McArdle, Katch, and Katch: SystemsExercise Physiology: Energy, Nutrition, and Human Performance, Sixth Edition


Individual differences in anaerobic energy transfer capacity
Individual Differences in Anaerobic Energy-Transfer Capacity Systems

  • Factors contributing to differences include

    • Previous training

    • Capacity to buffer acid metabolites

    • Motivation

McArdle, Katch, and Katch: Exercise Physiology: Energy, Nutrition, and Human Performance, Sixth Edition


Effects of training
Effects of Training Systems

  • Anaerobically trained individuals have

    • Greater lactate-generating capabilities

    • Greater depletion of muscle glycogen

McArdle, Katch, and Katch: Exercise Physiology: Energy, Nutrition, and Human Performance, Sixth Edition


Buffering of acid metabolites
Buffering of Acid Metabolites Systems

  • Training fails to increase alkaline reserve.

  • Ingestion of sodium bicarbonate may increase buffering capacity and improve performance.

McArdle, Katch, and Katch: Exercise Physiology: Energy, Nutrition, and Human Performance, Sixth Edition


Motivation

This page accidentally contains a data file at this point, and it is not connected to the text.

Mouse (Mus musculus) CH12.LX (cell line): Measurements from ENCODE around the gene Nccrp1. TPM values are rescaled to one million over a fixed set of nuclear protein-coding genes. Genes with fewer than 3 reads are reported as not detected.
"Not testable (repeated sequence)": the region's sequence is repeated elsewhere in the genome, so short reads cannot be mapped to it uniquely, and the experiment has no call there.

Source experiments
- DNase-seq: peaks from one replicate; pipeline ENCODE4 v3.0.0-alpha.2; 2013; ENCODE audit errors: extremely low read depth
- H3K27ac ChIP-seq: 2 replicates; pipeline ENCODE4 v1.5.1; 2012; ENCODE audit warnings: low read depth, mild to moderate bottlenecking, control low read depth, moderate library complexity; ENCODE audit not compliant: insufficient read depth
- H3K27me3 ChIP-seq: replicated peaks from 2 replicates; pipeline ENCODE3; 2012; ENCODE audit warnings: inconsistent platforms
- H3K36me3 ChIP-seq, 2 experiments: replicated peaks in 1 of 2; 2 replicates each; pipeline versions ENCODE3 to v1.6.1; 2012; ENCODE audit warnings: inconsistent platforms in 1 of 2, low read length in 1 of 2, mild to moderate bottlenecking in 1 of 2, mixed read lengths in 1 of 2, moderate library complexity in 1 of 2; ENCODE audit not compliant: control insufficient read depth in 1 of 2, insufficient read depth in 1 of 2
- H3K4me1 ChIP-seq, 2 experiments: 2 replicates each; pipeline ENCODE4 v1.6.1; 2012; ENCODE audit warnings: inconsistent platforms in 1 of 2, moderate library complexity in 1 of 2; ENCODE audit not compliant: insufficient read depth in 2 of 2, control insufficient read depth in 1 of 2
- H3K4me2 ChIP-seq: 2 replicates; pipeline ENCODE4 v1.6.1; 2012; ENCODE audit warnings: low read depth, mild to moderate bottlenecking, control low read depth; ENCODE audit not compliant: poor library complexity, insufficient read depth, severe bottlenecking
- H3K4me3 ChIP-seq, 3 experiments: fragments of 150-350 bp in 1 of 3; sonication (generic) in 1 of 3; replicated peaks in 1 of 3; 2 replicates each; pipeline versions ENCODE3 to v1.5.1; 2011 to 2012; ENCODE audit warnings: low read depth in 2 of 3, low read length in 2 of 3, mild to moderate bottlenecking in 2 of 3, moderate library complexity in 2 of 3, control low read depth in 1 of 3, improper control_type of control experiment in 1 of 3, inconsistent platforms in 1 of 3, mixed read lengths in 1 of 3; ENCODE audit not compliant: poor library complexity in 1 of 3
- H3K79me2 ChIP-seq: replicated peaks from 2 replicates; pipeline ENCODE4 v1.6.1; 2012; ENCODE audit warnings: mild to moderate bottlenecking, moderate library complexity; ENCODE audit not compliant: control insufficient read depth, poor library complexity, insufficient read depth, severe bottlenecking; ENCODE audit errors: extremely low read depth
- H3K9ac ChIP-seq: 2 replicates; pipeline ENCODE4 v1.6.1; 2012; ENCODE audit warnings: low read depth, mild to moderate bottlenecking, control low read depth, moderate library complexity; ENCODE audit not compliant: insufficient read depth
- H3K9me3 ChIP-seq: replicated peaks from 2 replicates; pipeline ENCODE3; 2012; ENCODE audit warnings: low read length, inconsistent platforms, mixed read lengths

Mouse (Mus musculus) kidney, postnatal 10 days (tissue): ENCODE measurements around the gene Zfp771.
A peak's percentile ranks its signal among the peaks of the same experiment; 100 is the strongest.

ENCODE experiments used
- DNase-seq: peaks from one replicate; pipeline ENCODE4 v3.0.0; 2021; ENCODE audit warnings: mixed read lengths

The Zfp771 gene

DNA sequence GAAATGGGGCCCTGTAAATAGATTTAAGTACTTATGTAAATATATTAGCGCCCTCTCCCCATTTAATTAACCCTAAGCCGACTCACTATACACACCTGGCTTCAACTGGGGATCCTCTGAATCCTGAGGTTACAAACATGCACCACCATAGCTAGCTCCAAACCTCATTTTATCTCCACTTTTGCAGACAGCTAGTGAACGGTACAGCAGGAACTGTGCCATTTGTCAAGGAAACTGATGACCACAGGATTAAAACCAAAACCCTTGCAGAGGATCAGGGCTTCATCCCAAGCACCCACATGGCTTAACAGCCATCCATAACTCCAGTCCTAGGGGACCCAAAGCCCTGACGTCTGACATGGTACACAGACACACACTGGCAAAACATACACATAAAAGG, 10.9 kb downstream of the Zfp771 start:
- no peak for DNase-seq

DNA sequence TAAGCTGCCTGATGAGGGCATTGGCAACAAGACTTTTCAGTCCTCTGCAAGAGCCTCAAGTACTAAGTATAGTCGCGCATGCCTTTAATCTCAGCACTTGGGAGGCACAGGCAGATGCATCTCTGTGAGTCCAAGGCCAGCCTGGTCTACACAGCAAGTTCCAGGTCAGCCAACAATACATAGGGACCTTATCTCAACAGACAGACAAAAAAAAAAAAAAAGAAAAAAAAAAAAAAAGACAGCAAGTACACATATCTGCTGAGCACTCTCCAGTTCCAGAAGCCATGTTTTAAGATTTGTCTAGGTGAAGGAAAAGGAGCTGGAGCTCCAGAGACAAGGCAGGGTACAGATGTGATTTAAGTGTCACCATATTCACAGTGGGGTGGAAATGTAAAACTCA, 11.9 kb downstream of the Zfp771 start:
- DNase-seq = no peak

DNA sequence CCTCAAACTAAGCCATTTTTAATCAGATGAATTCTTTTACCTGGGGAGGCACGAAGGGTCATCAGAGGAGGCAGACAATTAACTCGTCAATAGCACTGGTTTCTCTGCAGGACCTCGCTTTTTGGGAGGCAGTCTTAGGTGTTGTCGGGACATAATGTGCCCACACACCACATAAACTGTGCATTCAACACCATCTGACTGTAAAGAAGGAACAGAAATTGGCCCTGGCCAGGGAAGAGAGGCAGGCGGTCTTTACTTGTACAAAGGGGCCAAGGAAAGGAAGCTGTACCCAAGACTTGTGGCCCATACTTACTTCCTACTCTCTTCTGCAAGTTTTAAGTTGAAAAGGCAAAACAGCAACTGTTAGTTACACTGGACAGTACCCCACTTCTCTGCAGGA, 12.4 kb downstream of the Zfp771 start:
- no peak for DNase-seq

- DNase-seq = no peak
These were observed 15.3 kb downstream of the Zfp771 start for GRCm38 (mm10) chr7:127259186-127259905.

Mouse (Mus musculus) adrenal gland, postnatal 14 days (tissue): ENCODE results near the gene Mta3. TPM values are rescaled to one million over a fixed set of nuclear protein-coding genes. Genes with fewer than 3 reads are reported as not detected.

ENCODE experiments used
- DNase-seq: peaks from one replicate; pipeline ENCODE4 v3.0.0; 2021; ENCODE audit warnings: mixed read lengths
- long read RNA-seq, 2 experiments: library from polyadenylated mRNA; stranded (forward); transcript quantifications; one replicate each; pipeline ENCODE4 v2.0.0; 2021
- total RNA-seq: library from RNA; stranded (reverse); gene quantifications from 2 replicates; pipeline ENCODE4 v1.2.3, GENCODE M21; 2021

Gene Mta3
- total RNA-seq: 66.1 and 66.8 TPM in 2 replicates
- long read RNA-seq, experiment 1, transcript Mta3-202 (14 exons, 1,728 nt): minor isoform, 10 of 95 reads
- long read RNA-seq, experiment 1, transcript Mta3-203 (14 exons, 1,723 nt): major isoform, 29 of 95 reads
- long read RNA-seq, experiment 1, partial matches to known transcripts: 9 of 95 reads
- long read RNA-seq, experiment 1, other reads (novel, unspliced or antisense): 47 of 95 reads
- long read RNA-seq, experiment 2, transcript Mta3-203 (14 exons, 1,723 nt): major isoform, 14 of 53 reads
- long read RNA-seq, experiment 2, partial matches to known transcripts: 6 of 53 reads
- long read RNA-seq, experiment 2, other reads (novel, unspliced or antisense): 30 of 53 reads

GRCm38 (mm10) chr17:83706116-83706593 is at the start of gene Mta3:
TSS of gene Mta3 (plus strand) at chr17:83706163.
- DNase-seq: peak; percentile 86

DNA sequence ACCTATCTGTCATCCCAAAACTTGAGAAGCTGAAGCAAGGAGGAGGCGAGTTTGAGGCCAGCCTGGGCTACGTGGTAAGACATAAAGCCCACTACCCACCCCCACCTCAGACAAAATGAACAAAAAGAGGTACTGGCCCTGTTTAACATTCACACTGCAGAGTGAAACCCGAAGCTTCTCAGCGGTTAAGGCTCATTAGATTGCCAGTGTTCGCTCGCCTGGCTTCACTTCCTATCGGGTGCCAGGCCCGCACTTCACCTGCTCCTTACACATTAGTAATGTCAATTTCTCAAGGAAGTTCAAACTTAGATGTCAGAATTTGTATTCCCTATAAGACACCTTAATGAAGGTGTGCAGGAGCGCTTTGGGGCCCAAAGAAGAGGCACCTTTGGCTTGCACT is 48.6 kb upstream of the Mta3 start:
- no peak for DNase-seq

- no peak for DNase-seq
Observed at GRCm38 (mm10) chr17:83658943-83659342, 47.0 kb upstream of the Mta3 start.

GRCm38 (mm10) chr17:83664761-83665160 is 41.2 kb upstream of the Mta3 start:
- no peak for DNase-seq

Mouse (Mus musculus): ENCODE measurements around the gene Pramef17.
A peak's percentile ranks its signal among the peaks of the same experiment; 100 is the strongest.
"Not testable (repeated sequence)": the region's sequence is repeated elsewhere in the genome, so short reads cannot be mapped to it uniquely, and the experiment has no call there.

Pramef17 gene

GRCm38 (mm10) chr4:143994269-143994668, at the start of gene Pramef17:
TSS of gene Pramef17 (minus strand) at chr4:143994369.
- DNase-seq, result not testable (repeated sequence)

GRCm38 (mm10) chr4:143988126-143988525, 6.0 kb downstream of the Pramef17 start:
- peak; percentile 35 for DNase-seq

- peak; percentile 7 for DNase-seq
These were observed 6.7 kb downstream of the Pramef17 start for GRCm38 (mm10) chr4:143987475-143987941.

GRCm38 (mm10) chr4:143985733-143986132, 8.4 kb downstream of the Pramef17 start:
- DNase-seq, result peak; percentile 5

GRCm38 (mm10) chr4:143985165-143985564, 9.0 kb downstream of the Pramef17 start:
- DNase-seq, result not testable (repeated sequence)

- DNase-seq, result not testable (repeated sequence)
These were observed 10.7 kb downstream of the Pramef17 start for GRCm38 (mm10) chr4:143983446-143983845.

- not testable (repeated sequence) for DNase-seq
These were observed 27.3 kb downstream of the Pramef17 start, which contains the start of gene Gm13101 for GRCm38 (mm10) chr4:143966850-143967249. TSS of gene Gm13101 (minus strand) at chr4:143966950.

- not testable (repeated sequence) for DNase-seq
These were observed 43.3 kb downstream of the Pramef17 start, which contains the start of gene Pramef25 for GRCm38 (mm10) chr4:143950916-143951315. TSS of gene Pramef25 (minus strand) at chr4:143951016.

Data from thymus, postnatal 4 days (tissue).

Motivation Systems

  • Individuals willing to tolerate pain or exhibit mental toughness are able to generate more lactate and experience greater glycogen depletion.

McArdle, Katch, and Katch: Exercise Physiology: Energy, Nutrition, and Human Performance, Sixth Edition


Aerobic energy the long term energy system
Aerobic Energy: SystemsThe Long-Term Energy System

  • Maximal oxygen capacity plays a large role in determining endurance performance.

  • Attaining a high O2max requires integration of pulmonary, CV, and neuromuscular function.

  • O2 max is a fundamental measure of physiologic functional capacity for exercise.

McArdle, Katch, and Katch: Exercise Physiology: Energy, Nutrition, and Human Performance, Sixth Edition


Assessment of maximal o 2 consumption
Assessment of Maximal O Systems2 Consumption

  • Considerable research has been done to develop standardized tests to assess aerobic power and provide norms related to

    • Age